The new 'Alien' movie doesn't have time for Predators. It's an origin story that renders the crossover Alien vs. Predator movies obsolete.
The film’s release has also been moved up three months and will now open on May 19, 2017, shifting from its previously announced Aug. 4, 2017 date. Covenant will now open against Warner Bros.’ horror sequel Annabelle 2 and Paramount’s Baywatch reboot, starring Dwayne Johnson and Zac Efron. Covenant is from Alien director Ridley Scott, and will feature Noomi Rapace, reprising her role as Dr. Elizabeth Shaw from the 2012 prequel Prometheus. Rapace will be joined by franchise newcomers Billy Crudup, Katherine Waterston and Danny McBride.
Ridley Scott has come a-cropper on the Australian set of ‘Alien: Covenant’, following a run-in with a forklift truck. “But Ridley took it like a man, apologises and said it was his fault and just got on with it.
Someone’s sewn Michael Fassbender’s head back on, then. A new snap from the set of ‘Prometheus’ sequel 'Alien Covenant’ finds the Irish actor rapt as director Ridley Scott gives a pep talk to the cast and crew.
As ‘Alien: Covenant’ edges closers, its director Sir Ridley Scott is gradually revealing more and more about the hugely anticipated follow up to 2012′s ‘Prometheus’. The latest piece of info comes in a recent interview with the Daily Mail, where Scott talks frankly about the first film’s star Noomi Rapace. Presumably he’s talking about the female lead, as it’s believed that Michael Fassbender - arguably the best thing about ‘Prometheus’ - will return to the series as David.
Ridley Scott has confirmed that ‘Alien: Covenant’ will be the first of three films that will then link up to the story from the original 1979 'Alien’. The second movie in his 'Prometheus’ series is in its pre-production stage in Sydney, Australia, at the moment, where Scott confirmed the plans in a press conference. Covenant will tell the story of the crew of a colony ship which discovers what it believes to be an 'uncharted paradise’ world, but is in fact a 'dark and dangerous’ place, inhabited solely by David, Michael Fassbender’s android character from the first 'Prometheus’ movie.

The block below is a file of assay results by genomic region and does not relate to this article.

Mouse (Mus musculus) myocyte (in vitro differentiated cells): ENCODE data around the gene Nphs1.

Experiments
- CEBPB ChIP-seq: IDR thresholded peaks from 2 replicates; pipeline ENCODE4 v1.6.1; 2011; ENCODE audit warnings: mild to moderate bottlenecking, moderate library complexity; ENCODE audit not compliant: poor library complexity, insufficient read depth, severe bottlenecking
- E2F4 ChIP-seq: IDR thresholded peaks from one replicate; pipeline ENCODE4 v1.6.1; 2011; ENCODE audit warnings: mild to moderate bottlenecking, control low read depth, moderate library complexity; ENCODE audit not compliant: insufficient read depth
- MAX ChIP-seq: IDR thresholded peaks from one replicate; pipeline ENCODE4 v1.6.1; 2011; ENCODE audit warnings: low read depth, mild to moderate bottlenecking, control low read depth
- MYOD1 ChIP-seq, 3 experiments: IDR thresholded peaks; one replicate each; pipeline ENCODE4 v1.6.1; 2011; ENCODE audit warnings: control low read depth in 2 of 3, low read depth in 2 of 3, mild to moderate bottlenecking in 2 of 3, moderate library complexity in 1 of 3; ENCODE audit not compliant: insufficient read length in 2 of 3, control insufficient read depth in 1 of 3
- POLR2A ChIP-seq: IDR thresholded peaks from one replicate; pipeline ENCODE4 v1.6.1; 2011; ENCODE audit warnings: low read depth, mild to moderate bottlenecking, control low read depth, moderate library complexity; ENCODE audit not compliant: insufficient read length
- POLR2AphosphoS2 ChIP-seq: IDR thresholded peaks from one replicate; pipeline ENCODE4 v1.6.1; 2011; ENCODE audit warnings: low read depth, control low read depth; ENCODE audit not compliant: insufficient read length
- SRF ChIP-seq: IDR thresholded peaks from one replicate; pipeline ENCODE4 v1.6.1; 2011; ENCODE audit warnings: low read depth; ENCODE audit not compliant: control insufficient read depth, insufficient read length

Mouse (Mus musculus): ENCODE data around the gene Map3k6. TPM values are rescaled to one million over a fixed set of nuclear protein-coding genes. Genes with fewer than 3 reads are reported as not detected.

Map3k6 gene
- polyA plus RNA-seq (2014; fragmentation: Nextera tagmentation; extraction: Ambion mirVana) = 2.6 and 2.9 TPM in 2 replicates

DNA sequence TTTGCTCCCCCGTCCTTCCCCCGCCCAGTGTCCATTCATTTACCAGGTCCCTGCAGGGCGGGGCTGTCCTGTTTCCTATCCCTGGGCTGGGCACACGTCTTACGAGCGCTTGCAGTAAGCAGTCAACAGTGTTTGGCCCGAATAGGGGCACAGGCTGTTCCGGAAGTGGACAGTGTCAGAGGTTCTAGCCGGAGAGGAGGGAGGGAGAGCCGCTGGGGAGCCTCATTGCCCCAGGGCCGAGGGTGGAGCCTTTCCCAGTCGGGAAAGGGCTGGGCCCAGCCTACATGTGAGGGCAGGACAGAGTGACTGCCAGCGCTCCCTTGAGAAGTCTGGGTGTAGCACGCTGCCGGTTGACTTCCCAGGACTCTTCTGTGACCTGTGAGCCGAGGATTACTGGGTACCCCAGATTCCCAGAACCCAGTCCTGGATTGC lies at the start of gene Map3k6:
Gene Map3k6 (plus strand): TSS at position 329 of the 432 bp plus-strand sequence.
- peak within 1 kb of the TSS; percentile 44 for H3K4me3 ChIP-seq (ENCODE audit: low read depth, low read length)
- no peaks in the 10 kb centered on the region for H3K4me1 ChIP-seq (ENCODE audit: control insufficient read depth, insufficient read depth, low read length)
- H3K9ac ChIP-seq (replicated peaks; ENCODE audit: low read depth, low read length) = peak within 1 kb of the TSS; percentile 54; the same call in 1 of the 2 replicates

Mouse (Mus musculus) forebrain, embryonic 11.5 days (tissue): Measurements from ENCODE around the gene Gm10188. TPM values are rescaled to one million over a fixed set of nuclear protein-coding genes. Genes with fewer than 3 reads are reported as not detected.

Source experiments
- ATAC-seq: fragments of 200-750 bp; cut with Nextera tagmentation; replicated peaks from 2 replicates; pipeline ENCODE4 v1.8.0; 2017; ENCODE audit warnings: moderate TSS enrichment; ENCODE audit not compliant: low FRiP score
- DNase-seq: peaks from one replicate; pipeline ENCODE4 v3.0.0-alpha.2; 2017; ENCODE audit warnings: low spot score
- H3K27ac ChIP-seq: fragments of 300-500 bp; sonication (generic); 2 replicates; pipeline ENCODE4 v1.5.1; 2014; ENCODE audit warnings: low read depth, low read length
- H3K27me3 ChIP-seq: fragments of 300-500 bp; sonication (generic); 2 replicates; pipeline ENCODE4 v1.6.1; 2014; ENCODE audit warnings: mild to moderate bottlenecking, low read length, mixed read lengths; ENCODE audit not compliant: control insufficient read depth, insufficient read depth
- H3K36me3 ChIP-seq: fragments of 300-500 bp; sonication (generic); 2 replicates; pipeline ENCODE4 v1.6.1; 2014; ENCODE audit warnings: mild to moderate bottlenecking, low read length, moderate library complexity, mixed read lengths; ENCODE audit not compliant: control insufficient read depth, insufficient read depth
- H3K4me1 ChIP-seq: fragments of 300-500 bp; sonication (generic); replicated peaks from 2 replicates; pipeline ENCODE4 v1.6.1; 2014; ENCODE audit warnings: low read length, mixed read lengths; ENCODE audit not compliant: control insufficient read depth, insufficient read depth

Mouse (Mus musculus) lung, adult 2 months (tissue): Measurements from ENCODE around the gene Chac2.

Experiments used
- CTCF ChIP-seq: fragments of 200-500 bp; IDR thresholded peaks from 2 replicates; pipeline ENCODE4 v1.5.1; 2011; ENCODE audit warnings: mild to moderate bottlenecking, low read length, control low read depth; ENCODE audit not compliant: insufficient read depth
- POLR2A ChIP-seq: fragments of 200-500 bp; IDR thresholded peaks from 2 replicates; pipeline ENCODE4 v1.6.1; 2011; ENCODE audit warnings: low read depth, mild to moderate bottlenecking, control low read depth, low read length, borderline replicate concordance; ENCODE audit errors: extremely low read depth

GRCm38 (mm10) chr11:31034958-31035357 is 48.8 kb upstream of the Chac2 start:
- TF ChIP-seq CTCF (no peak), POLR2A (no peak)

Finally, Ryan Gosling has confirmed - with actual words and everything - that he’s going to be in ‘Blade Runner 2’. Rumours had placed him in a role in the long-awaited sequel, and Ridley Scott himself had even mumbled his name too. He would only add that the addition of Denis Villeneuve (helmsman of 'Sicario’) as director and legendary cinematographer Roger Deakins being involved in the movie helped to seal the deal. As Gosling says, there’s a great deal more to go on just yet, other than that Harrison Ford is on board too.
The Ridley Scott sci-fi, in which Matt Damon plays an astronaut stranded on Mars, is based on the book of the same name by American author Andy Weir. “This insulting practice of white-washing has got to stop,” said Aki Aleong, president of the group. “Alarmingly, it has been increasing in frequency.” They are also upset about the casting of British actor Chiwetel Ejiofor in his role as Vincent Kapoor too, an Indian man - Venkat Kapoor - in the book.
- The Rock has had to put down one of his puppies - Trainspotting 2 confirmed for next summer - Aaron Sorkin sorry for slating Apple boss In director Ridley Scott’s mind, Deckard was always a replicant - and he’s said so on several occasions - but now he says that in the forthcoming ‘Blade Runner 2’, the mystery will be thrown open once and for all. Though Scott has said that he believes Deckard is a replicant - along with Darryl Hannah’s Pris, Brion James’s Leon, Joanna Cassidy’s Zhora and Rutger Hauer’s Roy Batty from the sci-fi classic - fans have long discussed (and likely argued) whether this is the case or not, the movie itself leaving the answer in more ambiguous territory. Ryan Gosling will be starring alongside Harrison Ford in the new movie, whom he had to convince to take up the role again.
For all the special effects that go into a mega-budgeted space movie like The Martian, one setting that did not need to be digitally tricked out was the film’s Mars. That’s because the red hues of the Wadi Rum in the country of Jordan bear a striking resemblance to the fourth planet from the sun. “I added dust devils and skies, otherwise it was all real,” director Ridley Scott (Alien, Blade Runner) told Yahoo Movies about the film’s very practical location in the interview above. (“Dust devils” refer to the upward swirling busts or dust and matter common in deserts and also Mars, apparently.)
NASA’s announcement that a rover had discovered saltwater on Mars — and with it, potential life on the planet — surprised and delighted the general public on Monday morning. Filmmaker Ridley Scott, on the other hand, was nonplussed by the red planet revelation. The Martian stars Matt Damon as an astronaut/botanist who gets stranded on Mars, and has to find a way to survive on the barren planet for up to four years — a seemingly impossible feat that requires him to manufacture his own water supply by splitting and fusing elements in his lab. Scott and his screenwriter Drew Goddard worked closely with NASA to make the film’s science as realistic as possible, though the space agency couldn’t answer all their questions.
Prometheus wasn’t a bad movie, not by any stretch, but it clearly left a bad aftertaste in the mouths of many of sci-fi maestro Ridley Scott’s most ardent fans. The Martian is also light years less jumbled than last year’s divisive space epic, Interstellar, with all its black holes and mystical bookshelves. At its core, The Martian is a crowdpleaser, delightfully retro and reminiscent of ‘90s sci-fi blockbusters like Apollo 13, Deep Impact, and Armageddon in its devotion to convention and accessibility (yes, that’s meant as a compliment).